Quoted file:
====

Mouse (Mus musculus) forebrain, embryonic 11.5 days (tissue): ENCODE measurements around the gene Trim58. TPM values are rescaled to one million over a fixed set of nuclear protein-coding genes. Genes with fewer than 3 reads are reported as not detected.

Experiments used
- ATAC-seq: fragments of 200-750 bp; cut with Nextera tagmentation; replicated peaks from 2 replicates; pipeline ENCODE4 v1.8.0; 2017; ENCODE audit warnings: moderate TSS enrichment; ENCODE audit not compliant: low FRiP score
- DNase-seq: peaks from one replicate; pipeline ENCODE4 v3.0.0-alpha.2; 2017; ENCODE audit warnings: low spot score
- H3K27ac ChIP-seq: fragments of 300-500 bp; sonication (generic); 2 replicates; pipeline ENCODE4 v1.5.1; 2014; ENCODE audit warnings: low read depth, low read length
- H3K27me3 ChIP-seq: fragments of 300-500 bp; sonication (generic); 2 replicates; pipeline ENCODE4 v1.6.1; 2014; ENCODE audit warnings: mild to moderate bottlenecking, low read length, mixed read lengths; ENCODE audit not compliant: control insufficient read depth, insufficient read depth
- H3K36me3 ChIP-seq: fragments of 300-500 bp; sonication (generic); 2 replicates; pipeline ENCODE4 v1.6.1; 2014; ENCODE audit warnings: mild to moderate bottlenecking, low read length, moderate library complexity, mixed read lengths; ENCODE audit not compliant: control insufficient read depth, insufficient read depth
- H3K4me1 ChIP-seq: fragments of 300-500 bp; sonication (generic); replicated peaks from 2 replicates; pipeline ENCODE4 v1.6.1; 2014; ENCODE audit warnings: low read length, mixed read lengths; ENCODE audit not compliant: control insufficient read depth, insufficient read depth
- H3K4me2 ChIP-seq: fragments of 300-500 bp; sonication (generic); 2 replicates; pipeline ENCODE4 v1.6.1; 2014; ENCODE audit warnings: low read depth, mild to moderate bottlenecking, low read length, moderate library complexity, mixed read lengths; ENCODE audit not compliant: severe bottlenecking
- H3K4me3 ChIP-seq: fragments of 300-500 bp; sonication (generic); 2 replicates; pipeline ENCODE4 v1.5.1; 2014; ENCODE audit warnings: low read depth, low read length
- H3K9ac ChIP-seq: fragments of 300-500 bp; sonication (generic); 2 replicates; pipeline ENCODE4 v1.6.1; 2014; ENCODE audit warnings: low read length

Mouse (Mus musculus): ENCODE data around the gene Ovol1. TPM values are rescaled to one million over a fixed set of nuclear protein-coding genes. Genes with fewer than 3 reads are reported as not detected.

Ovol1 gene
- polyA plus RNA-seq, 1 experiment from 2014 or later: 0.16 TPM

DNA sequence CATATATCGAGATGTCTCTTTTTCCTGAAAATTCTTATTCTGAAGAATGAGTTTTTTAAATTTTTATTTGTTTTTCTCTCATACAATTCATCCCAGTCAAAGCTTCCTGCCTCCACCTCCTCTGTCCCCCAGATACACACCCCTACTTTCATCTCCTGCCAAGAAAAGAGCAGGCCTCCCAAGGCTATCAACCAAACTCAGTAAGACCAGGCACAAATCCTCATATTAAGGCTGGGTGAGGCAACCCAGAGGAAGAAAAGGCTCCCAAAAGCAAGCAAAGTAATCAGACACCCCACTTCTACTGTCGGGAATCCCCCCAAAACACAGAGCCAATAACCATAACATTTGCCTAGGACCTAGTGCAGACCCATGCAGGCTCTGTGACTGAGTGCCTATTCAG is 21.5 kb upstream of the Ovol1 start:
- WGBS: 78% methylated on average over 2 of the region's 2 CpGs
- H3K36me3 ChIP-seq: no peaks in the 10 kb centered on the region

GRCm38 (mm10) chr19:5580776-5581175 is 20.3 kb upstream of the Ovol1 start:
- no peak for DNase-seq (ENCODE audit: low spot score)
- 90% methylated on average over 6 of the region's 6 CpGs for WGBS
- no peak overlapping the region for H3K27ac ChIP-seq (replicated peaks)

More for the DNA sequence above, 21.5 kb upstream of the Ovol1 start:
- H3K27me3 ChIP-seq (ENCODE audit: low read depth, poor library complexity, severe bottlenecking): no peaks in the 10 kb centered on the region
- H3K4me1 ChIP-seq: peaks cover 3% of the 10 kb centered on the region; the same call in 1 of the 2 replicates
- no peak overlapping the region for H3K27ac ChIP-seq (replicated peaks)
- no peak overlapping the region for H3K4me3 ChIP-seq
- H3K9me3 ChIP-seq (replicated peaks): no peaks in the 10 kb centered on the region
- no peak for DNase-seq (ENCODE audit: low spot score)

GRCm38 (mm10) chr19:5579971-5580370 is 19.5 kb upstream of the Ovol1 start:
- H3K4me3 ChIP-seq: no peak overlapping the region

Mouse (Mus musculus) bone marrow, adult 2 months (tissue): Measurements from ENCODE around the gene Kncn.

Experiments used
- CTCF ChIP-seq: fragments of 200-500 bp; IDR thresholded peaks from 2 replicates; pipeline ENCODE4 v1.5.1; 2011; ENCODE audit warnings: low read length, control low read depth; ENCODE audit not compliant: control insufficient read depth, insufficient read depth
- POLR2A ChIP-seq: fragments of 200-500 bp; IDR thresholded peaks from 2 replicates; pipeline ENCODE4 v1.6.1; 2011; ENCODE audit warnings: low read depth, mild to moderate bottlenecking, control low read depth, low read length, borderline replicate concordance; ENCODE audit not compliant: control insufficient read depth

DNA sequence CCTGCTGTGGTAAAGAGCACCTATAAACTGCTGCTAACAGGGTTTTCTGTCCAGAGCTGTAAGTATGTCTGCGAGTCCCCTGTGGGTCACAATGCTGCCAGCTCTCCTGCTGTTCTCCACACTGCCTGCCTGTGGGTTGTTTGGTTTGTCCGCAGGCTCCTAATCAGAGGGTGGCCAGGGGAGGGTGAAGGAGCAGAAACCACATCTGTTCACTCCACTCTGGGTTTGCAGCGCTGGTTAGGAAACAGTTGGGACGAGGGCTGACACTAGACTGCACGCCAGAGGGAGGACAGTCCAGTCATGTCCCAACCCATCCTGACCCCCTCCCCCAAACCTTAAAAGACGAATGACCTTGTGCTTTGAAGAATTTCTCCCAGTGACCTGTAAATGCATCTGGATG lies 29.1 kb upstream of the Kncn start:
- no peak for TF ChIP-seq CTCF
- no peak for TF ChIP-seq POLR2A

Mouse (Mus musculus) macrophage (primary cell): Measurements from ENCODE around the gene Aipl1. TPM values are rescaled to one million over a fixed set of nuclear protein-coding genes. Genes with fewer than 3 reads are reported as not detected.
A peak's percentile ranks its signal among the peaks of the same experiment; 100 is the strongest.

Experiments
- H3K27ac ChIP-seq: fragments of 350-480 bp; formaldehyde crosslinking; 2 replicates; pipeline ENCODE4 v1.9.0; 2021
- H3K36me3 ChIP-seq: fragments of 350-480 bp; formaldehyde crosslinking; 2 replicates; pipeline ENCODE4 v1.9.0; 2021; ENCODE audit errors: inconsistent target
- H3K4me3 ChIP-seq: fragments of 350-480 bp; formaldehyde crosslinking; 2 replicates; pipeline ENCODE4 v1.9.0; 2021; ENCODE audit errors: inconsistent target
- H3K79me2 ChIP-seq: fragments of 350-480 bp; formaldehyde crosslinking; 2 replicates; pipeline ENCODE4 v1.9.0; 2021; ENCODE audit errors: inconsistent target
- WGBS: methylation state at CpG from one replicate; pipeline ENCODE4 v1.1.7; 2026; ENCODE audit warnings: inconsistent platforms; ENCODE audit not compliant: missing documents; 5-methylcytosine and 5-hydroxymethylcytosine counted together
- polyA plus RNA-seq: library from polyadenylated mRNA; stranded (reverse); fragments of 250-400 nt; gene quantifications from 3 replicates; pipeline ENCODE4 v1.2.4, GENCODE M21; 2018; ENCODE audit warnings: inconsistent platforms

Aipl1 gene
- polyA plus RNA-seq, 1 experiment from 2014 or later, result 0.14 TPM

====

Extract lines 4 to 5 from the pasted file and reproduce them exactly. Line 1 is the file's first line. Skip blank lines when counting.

- DNase-seq: peaks from one replicate; pipeline ENCODE4 v3.0.0-alpha.2; 2017; ENCODE audit warnings: low spot score
- H3K27ac ChIP-seq: fragments of 300-500 bp; sonication (generic); 2 replicates; pipeline ENCODE4 v1.5.1; 2014; ENCODE audit warnings: low read depth, low read length